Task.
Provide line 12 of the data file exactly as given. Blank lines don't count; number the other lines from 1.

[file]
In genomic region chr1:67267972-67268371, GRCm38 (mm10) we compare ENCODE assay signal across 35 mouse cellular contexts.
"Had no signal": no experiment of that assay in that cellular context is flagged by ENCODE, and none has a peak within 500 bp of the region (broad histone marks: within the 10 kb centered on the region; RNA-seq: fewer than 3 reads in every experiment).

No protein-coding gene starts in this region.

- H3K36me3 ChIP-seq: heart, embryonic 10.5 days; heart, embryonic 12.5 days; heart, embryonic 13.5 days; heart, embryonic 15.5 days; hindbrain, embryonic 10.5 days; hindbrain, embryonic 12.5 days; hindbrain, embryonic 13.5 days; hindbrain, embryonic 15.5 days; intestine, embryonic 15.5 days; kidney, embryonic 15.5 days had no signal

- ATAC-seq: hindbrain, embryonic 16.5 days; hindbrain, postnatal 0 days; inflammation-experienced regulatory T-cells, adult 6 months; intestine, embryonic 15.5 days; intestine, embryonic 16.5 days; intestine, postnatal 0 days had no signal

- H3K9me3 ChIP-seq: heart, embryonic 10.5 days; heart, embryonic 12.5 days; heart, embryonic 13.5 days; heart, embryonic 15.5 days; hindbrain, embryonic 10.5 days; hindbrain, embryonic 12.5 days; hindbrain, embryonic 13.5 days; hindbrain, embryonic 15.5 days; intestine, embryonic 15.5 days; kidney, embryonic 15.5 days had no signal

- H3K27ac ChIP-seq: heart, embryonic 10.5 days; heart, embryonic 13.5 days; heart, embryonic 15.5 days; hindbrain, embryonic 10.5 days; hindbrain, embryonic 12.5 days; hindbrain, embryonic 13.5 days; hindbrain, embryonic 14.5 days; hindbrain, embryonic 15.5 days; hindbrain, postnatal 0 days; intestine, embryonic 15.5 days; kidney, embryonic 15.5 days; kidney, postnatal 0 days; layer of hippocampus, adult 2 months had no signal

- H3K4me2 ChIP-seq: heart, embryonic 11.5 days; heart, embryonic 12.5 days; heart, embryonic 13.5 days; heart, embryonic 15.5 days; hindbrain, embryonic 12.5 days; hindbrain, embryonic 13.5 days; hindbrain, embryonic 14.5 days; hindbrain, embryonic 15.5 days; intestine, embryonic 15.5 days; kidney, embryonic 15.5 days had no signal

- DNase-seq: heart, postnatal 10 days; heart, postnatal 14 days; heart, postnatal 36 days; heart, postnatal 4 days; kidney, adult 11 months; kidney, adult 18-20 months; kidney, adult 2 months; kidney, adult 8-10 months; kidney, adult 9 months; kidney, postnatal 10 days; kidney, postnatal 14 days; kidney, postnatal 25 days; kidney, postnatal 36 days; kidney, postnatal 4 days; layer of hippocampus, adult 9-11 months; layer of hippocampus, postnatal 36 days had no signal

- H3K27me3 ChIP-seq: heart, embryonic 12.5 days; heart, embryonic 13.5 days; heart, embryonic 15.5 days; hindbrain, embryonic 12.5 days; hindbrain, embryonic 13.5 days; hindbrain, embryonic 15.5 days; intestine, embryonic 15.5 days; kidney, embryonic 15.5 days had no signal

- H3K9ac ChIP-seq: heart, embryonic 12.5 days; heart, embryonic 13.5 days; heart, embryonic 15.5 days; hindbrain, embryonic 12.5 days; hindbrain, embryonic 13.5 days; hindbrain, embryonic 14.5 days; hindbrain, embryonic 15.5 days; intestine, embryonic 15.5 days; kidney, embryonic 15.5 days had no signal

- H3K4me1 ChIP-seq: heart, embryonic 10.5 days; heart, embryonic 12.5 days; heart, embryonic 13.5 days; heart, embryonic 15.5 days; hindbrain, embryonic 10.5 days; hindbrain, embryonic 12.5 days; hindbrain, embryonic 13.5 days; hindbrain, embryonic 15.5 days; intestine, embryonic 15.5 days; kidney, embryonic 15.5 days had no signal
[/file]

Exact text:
- H3K4me1 ChIP-seq: heart, embryonic 10.5 days; heart, embryonic 12.5 days; heart, embryonic 13.5 days; heart, embryonic 15.5 days; hindbrain, embryonic 10.5 days; hindbrain, embryonic 12.5 days; hindbrain, embryonic 13.5 days; hindbrain, embryonic 15.5 days; intestine, embryonic 15.5 days; kidney, embryonic 15.5 days had no signal